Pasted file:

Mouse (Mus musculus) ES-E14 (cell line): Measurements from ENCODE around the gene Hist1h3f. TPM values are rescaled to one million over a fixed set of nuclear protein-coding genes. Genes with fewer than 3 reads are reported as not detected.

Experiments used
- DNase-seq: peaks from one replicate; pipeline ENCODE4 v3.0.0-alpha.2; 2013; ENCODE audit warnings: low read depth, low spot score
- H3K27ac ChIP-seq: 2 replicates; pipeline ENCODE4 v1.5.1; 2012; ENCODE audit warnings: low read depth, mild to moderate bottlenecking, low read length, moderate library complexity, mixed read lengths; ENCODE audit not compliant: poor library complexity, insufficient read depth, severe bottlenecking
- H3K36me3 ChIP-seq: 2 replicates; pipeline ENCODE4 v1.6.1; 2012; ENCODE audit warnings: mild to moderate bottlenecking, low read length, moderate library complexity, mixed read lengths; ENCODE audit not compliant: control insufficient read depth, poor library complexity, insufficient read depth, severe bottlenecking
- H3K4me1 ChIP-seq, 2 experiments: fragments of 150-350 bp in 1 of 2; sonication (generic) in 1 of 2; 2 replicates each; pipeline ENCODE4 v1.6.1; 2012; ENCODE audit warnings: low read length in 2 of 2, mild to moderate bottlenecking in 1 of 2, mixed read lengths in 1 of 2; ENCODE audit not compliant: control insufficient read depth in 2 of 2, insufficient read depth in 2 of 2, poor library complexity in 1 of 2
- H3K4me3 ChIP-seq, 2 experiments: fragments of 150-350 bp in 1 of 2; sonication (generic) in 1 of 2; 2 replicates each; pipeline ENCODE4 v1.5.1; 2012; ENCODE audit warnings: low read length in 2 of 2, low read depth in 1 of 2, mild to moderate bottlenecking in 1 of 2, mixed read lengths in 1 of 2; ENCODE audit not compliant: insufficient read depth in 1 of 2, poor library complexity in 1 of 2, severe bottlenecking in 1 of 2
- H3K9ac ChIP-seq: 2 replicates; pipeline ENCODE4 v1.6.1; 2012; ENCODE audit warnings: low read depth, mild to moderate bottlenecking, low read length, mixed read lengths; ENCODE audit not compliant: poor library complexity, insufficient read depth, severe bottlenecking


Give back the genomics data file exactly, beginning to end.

Mouse (Mus musculus) ES-E14 (cell line): Measurements from ENCODE around the gene Hist1h3f. TPM values are rescaled to one million over a fixed set of nuclear protein-coding genes. Genes with fewer than 3 reads are reported as not detected.

Experiments used
- DNase-seq: peaks from one replicate; pipeline ENCODE4 v3.0.0-alpha.2; 2013; ENCODE audit warnings: low read depth, low spot score
- H3K27ac ChIP-seq: 2 replicates; pipeline ENCODE4 v1.5.1; 2012; ENCODE audit warnings: low read depth, mild to moderate bottlenecking, low read length, moderate library complexity, mixed read lengths; ENCODE audit not compliant: poor library complexity, insufficient read depth, severe bottlenecking
- H3K36me3 ChIP-seq: 2 replicates; pipeline ENCODE4 v1.6.1; 2012; ENCODE audit warnings: mild to moderate bottlenecking, low read length, moderate library complexity, mixed read lengths; ENCODE audit not compliant: control insufficient read depth, poor library complexity, insufficient read depth, severe bottlenecking
- H3K4me1 ChIP-seq, 2 experiments: fragments of 150-350 bp in 1 of 2; sonication (generic) in 1 of 2; 2 replicates each; pipeline ENCODE4 v1.6.1; 2012; ENCODE audit warnings: low read length in 2 of 2, mild to moderate bottlenecking in 1 of 2, mixed read lengths in 1 of 2; ENCODE audit not compliant: control insufficient read depth in 2 of 2, insufficient read depth in 2 of 2, poor library complexity in 1 of 2
- H3K4me3 ChIP-seq, 2 experiments: fragments of 150-350 bp in 1 of 2; sonication (generic) in 1 of 2; 2 replicates each; pipeline ENCODE4 v1.5.1; 2012; ENCODE audit warnings: low read length in 2 of 2, low read depth in 1 of 2, mild to moderate bottlenecking in 1 of 2, mixed read lengths in 1 of 2; ENCODE audit not compliant: insufficient read depth in 1 of 2, poor library complexity in 1 of 2, severe bottlenecking in 1 of 2
- H3K9ac ChIP-seq: 2 replicates; pipeline ENCODE4 v1.6.1; 2012; ENCODE audit warnings: low read depth, mild to moderate bottlenecking, low read length, mixed read lengths; ENCODE audit not compliant: poor library complexity, insufficient read depth, severe bottlenecking